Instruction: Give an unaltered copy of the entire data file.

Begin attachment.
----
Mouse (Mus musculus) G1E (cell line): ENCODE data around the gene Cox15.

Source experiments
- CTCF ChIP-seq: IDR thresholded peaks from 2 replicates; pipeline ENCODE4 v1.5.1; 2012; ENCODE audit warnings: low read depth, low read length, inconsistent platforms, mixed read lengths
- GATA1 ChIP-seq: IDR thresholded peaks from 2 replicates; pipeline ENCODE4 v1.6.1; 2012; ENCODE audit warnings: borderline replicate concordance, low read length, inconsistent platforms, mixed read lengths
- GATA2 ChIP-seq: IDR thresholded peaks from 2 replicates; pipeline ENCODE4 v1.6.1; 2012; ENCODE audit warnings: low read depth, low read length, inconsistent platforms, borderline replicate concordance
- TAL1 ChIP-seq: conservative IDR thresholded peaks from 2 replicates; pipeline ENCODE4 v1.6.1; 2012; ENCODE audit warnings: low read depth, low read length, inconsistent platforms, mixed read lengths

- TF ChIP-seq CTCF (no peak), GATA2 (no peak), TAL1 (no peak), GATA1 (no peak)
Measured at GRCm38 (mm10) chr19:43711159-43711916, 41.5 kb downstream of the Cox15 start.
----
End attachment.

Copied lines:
Mouse (Mus musculus) G1E (cell line): ENCODE data around the gene Cox15.

Source experiments
- CTCF ChIP-seq: IDR thresholded peaks from 2 replicates; pipeline ENCODE4 v1.5.1; 2012; ENCODE audit warnings: low read depth, low read length, inconsistent platforms, mixed read lengths
- GATA1 ChIP-seq: IDR thresholded peaks from 2 replicates; pipeline ENCODE4 v1.6.1; 2012; ENCODE audit warnings: borderline replicate concordance, low read length, inconsistent platforms, mixed read lengths
- GATA2 ChIP-seq: IDR thresholded peaks from 2 replicates; pipeline ENCODE4 v1.6.1; 2012; ENCODE audit warnings: low read depth, low read length, inconsistent platforms, borderline replicate concordance
- TAL1 ChIP-seq: conservative IDR thresholded peaks from 2 replicates; pipeline ENCODE4 v1.6.1; 2012; ENCODE audit warnings: low read depth, low read length, inconsistent platforms, mixed read lengths

- TF ChIP-seq CTCF (no peak), GATA2 (no peak), TAL1 (no peak), GATA1 (no peak)
Measured at GRCm38 (mm10) chr19:43711159-43711916, 41.5 kb downstream of the Cox15 start.